26 March 2013 17:15 [Source: ICIS news]
SAN ANTONIO, Texas (ICIS)--The availability of cheap feedstock caused by the shale gas revolution will steer the US into a position of being a net exporter of ammonia, The Fertilizer Institute president Ford West said on Tuesday.
"Clearly we are having a renaissance," West told delegates to the International Petrochemical Conference (IPC), noting that 70% to 90% of the cost of ammonia production reflects the cost of natural gas.
Construction of the last US ammonia plant to be built took place in 1967, West said.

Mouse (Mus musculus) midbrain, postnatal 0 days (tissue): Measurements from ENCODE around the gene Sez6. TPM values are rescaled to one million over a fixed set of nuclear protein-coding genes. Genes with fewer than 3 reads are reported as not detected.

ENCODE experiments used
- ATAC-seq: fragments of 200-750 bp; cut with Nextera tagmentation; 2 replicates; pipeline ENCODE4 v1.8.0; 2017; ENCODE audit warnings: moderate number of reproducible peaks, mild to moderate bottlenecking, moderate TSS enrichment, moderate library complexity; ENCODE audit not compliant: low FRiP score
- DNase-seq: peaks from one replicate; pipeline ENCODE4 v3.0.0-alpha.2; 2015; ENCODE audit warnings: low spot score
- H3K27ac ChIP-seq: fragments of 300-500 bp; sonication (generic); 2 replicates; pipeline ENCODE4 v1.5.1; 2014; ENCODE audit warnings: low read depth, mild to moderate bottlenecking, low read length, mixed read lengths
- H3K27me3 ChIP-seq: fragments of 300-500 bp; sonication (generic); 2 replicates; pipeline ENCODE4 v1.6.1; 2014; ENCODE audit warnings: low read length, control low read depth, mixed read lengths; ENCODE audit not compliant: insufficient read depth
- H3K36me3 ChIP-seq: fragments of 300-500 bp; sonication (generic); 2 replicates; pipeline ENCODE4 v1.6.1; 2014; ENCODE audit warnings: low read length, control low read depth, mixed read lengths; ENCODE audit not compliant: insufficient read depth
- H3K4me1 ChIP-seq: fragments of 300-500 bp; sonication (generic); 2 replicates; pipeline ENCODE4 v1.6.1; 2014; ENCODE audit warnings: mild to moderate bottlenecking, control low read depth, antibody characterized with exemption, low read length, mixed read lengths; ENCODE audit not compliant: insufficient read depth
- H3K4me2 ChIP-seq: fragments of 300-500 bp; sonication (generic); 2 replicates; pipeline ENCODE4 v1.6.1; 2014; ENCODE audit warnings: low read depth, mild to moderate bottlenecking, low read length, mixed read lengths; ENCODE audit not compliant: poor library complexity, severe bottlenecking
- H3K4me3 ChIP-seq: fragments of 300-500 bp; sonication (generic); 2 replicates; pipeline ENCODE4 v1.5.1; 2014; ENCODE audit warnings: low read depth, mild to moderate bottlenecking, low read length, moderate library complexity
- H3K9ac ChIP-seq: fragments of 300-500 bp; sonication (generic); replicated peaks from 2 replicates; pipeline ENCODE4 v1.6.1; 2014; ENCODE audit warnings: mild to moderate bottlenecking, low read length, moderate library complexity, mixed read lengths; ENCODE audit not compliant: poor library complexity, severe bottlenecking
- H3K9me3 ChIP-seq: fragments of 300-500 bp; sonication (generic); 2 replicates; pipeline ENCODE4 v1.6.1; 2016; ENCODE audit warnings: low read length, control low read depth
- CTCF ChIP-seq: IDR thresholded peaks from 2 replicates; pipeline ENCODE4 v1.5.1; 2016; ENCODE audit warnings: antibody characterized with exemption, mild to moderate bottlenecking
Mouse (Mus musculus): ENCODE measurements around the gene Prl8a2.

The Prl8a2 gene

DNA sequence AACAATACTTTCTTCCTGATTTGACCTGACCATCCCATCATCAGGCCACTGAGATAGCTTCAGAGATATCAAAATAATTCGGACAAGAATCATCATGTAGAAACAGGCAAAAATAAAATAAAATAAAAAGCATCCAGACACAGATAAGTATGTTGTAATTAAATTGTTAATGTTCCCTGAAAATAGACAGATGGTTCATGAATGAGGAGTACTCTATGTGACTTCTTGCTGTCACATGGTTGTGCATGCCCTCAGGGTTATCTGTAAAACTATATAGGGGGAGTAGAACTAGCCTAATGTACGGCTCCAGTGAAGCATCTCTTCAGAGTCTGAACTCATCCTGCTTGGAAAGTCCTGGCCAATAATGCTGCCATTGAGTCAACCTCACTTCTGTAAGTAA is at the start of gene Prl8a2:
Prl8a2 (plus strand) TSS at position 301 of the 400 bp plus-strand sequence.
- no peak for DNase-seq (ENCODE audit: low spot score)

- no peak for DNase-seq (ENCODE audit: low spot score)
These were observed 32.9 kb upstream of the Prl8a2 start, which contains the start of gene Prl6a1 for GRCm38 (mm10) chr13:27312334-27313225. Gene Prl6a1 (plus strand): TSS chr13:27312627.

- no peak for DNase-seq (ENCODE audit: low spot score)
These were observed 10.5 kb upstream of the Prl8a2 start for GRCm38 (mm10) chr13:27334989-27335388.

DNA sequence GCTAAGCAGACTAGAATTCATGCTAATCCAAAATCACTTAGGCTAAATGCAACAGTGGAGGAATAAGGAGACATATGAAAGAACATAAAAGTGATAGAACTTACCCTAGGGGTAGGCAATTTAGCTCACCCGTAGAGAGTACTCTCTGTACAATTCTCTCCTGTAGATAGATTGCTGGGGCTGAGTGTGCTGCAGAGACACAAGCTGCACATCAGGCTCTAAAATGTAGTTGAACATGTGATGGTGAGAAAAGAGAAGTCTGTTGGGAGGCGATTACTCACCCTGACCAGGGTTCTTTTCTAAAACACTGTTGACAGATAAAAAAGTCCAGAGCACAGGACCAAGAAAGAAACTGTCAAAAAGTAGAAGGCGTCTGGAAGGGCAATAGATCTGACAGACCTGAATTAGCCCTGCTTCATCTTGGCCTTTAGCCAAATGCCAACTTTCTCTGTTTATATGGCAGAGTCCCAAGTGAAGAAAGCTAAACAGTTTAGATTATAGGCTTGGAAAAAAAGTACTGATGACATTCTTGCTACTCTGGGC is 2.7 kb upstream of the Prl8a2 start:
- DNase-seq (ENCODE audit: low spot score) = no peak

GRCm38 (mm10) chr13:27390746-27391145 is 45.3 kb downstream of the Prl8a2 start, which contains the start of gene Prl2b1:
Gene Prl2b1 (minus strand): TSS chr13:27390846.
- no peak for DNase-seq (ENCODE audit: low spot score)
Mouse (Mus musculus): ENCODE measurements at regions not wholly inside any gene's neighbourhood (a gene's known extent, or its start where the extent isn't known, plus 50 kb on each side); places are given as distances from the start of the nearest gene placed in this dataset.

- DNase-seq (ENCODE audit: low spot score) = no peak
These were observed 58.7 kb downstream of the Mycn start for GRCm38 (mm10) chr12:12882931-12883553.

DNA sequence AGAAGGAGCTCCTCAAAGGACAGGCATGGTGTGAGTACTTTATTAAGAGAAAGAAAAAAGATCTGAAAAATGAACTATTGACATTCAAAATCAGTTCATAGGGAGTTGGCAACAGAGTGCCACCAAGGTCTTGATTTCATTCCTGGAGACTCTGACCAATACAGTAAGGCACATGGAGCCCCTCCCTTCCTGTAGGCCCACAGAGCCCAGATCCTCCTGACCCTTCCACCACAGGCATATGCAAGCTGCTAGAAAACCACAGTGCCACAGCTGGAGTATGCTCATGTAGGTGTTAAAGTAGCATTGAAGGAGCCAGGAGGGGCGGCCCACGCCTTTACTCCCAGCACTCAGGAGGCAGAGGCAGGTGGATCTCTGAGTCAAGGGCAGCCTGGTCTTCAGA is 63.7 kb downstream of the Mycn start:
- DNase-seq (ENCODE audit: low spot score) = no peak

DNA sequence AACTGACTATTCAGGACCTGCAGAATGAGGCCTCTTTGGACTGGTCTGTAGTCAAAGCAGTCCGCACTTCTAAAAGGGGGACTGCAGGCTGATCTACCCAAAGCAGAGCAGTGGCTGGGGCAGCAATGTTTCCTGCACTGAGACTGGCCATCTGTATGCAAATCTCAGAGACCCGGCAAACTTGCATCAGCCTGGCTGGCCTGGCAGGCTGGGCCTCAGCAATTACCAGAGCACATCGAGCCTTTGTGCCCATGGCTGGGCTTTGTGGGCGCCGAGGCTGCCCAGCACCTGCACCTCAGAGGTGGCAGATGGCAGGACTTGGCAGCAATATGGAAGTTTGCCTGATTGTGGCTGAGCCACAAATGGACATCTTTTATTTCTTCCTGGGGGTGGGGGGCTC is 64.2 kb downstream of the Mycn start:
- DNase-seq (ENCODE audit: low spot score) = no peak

There are now 26 companies engaged with a total of 38 ammonia projects in the US, he said. Some are so-called brownfield investments in existing infrastructure, while others are new plants altogether.
The US is currently importing around 8m tonnes/year of ammonia, and it is the world's third-biggest fertilizer market after China and India.
If the US adds 3m-4m tonnes of new ammonia capacity, that would redraw the current global trade flows, West noted.
Even if only a third of the US projects are actually completed, that would be enough to swing the country to a net exporting position, he said.
Hosted by the American Fuel & Petrochemical Manufacturers (AFPM), the IPC continues through Tuesday.
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